Book Review: Core Java Volume 1 - Fundamentals
From where I'm perched in the 21st century, it is difficult to fathom that once upon a time Java titles were in scarce supply. But such was the state back in the earliest days of Java when all to be had was a modicum of treasures published by a few Sun engineers such as "Hooked on Java" by Arthur Van Hoff et.al. and "The Java Handbook" by Patrick Naughton.
Those books certainly filled a void, but coming in at just three or four hundred pages each they necessarily made quantum assumptions about what you knew about programming and in particular about object oriented programming.
Then March of 1996 brought forth "Core Java" a 600 page single-volume treatise by Cay Horstmann and Gary Cornell that made no assumptions and taught the reader Java from the ground up, in a clear and readable style reminiscent of the early programming classics by Brian Kernighan and Patrick Henry Winston.
Fast-forward 17 years; Horstmann and Cornell have released Core Java (9th Edition). This is a two-volume tome weighing in at 974 pages for Volume I (Fundamentals) and 1128 for Volume II (Advanced Features). In it you will find everything you ever wanted to know about Java 7, the latest release of the Java Development Kit (JDK), including collections, generics, concurrency, and all of the Java embellishments introduced since the first edition of the JDK.
The writing style is as clear and readable as ever, and is replete with examples that are basic but not trivial. It is evident that a great deal of thought went into creating those examples, which are sufficiently detailed to provide a meaningful reference. The book is scattered with frequent "C++ Note" annotations that are intended to guide the C++ programmer on the corresponding Java idiom.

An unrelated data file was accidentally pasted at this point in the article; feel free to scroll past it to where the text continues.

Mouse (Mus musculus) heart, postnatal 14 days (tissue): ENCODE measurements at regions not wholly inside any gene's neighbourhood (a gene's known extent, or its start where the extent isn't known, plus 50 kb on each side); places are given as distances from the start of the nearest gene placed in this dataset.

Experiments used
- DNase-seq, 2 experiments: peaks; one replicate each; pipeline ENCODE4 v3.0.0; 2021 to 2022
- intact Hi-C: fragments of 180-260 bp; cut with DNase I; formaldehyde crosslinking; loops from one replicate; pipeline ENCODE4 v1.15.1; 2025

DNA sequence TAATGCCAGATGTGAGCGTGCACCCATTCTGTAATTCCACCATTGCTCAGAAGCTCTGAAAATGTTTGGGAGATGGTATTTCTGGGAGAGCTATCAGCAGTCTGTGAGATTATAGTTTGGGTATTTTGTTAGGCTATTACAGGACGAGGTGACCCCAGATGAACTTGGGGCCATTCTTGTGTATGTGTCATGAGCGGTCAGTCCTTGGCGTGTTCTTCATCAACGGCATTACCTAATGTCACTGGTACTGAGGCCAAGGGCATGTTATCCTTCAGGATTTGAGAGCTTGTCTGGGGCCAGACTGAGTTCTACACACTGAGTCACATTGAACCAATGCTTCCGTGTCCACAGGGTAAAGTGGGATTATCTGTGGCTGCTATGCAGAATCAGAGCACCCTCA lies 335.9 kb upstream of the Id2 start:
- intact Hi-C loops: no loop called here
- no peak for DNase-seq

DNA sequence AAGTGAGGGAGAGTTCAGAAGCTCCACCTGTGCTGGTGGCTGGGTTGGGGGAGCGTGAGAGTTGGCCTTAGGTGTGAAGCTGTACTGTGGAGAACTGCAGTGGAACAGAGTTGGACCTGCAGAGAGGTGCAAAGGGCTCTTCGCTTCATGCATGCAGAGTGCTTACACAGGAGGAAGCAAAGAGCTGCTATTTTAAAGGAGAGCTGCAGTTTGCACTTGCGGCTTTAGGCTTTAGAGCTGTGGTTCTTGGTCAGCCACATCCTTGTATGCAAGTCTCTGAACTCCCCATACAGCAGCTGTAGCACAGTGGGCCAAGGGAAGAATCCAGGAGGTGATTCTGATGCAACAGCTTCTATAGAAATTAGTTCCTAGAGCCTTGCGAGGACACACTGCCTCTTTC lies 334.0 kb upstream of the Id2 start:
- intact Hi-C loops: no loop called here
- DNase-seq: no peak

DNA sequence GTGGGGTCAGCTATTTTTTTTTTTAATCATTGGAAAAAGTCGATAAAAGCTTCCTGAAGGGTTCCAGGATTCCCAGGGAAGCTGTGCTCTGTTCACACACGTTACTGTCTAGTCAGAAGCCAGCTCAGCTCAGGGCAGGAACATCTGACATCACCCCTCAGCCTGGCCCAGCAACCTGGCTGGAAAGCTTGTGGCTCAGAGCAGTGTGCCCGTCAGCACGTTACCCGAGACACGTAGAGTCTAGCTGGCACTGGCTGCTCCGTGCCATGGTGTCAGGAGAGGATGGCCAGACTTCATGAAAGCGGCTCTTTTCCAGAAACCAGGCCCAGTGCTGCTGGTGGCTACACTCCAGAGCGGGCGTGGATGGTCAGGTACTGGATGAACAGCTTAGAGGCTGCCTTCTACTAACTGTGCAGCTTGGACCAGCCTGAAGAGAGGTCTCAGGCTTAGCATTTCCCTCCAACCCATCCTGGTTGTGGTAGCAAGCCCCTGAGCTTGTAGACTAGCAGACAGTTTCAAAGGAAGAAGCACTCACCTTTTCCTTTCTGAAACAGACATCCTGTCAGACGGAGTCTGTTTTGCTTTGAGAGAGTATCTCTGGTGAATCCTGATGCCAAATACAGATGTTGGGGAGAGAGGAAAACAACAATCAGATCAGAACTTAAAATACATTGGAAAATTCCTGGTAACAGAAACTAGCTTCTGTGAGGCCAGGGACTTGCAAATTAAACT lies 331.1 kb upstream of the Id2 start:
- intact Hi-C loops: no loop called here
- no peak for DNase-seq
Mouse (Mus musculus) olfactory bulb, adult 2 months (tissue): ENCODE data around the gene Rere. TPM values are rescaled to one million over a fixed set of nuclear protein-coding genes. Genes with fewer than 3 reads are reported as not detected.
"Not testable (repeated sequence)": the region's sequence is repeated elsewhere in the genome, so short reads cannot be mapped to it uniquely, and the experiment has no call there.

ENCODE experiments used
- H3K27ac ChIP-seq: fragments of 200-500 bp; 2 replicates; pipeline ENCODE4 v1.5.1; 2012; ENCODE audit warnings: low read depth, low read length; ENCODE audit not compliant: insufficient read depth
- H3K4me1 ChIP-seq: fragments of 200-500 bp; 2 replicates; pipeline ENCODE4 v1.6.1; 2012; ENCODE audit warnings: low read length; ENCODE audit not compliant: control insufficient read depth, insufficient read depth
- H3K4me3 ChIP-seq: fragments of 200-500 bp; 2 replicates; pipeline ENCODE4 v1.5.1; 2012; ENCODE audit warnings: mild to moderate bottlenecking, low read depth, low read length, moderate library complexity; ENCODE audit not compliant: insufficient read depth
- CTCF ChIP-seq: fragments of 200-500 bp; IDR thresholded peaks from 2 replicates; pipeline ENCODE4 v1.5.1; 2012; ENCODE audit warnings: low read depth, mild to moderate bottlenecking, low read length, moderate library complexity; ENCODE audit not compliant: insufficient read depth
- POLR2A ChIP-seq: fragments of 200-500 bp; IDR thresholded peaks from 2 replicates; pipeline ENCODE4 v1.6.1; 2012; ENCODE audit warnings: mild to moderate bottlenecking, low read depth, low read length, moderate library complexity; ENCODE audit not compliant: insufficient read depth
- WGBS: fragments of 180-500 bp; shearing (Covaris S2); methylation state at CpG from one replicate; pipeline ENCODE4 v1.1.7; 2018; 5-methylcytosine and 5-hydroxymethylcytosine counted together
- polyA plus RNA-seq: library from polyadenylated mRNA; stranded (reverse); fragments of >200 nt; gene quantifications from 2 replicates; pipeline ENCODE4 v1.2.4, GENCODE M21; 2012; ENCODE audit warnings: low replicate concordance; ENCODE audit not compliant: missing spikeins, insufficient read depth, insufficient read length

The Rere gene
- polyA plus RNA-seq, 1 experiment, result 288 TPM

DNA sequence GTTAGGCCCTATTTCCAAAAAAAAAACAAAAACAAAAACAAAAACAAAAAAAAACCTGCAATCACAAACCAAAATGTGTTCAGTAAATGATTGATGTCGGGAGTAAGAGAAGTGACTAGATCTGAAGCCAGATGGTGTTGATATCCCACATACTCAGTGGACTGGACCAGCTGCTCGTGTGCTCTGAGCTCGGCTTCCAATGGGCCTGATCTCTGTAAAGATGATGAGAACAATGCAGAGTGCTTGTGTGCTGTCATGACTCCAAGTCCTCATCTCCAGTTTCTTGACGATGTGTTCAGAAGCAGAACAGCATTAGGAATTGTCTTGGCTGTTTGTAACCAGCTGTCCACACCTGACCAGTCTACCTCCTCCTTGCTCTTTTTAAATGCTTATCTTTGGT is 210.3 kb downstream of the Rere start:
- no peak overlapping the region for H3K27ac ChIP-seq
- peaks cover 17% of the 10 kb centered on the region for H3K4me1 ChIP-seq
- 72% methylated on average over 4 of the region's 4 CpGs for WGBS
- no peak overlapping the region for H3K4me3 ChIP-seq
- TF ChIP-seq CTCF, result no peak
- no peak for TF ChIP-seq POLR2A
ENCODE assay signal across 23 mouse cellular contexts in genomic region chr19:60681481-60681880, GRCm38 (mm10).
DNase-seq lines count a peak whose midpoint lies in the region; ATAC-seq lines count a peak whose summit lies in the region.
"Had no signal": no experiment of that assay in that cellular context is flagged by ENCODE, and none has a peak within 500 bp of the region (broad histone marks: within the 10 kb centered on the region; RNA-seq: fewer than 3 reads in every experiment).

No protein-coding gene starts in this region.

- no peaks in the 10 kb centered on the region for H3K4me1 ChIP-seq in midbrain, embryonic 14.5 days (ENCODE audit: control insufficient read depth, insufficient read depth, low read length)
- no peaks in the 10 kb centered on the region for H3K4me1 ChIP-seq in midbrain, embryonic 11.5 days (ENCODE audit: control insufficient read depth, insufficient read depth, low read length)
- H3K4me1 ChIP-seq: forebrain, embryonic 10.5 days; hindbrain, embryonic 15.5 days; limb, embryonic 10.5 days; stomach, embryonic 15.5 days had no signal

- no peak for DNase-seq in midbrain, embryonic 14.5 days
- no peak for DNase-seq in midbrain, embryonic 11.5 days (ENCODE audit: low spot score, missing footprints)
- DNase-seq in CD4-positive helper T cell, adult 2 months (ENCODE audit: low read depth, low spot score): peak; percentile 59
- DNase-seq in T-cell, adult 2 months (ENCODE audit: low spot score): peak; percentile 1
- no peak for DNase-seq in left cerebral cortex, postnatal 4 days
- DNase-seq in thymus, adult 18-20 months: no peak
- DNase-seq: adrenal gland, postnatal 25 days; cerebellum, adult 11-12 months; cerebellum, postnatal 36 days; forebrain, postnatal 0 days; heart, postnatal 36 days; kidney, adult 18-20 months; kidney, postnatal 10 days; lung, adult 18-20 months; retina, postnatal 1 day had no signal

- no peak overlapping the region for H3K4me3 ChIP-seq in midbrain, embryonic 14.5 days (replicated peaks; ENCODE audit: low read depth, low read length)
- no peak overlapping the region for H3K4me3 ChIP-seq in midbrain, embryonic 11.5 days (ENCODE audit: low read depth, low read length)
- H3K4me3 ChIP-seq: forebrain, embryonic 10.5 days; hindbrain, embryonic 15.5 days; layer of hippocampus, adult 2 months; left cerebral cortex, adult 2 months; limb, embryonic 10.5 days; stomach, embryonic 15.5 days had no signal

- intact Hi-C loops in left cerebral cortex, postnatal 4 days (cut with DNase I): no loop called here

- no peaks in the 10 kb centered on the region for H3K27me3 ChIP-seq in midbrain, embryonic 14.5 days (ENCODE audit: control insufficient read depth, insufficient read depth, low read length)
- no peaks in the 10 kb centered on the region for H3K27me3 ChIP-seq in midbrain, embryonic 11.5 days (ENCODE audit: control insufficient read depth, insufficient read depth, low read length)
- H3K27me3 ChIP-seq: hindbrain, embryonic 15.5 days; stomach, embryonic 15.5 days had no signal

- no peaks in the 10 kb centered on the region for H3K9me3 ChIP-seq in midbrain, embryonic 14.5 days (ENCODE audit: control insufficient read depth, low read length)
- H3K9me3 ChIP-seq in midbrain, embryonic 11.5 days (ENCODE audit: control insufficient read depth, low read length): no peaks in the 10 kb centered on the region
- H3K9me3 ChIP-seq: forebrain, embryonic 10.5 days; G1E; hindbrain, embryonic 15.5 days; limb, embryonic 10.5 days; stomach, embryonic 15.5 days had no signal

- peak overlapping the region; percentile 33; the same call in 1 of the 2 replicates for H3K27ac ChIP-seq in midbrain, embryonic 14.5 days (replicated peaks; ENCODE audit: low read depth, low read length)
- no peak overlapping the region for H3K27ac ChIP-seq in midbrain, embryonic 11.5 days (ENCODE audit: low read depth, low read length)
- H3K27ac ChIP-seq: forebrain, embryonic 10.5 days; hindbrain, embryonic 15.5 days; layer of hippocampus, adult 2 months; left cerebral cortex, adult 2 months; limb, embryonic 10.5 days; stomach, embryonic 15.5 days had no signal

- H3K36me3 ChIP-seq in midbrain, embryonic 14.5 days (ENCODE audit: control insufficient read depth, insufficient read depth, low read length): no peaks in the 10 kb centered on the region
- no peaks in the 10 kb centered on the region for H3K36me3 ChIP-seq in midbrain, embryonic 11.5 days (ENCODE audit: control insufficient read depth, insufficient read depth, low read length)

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Volume I kicks off with a brief history of Java and the highest level requirements of the language designers (robust, portable, multithreaded, etc.) That is followed by a concise getting started guide including instructions for downloading and installing the Java programming environment including the JDK and the Eclipse IDE. There are some solid coding samples in this section so you can test your setup with some visual applets.
Next comes an introduction to the most basic data types as well as syntax, programming structures, and control flow. This includes a nice explanation of BigNumber, BigDecimal and BigInteger.
With all of the basics out of the way, the book breaks into a lucid discussion of object oriented (OO) programming. Programmers coming from a procedural background such as C generally find the transition to OO comes with a difficult learning curve. Core Java does a great job leveling that curve. The discussion starts simply with some basic UML, intuitive examples and a discussion of classes and objects in Java. It then segues nicely into the Java flavor of OO, including class files and constructors. The chapter closes with some "Class Design Hints"; a set of best practices for creating good, readable, and reusable code.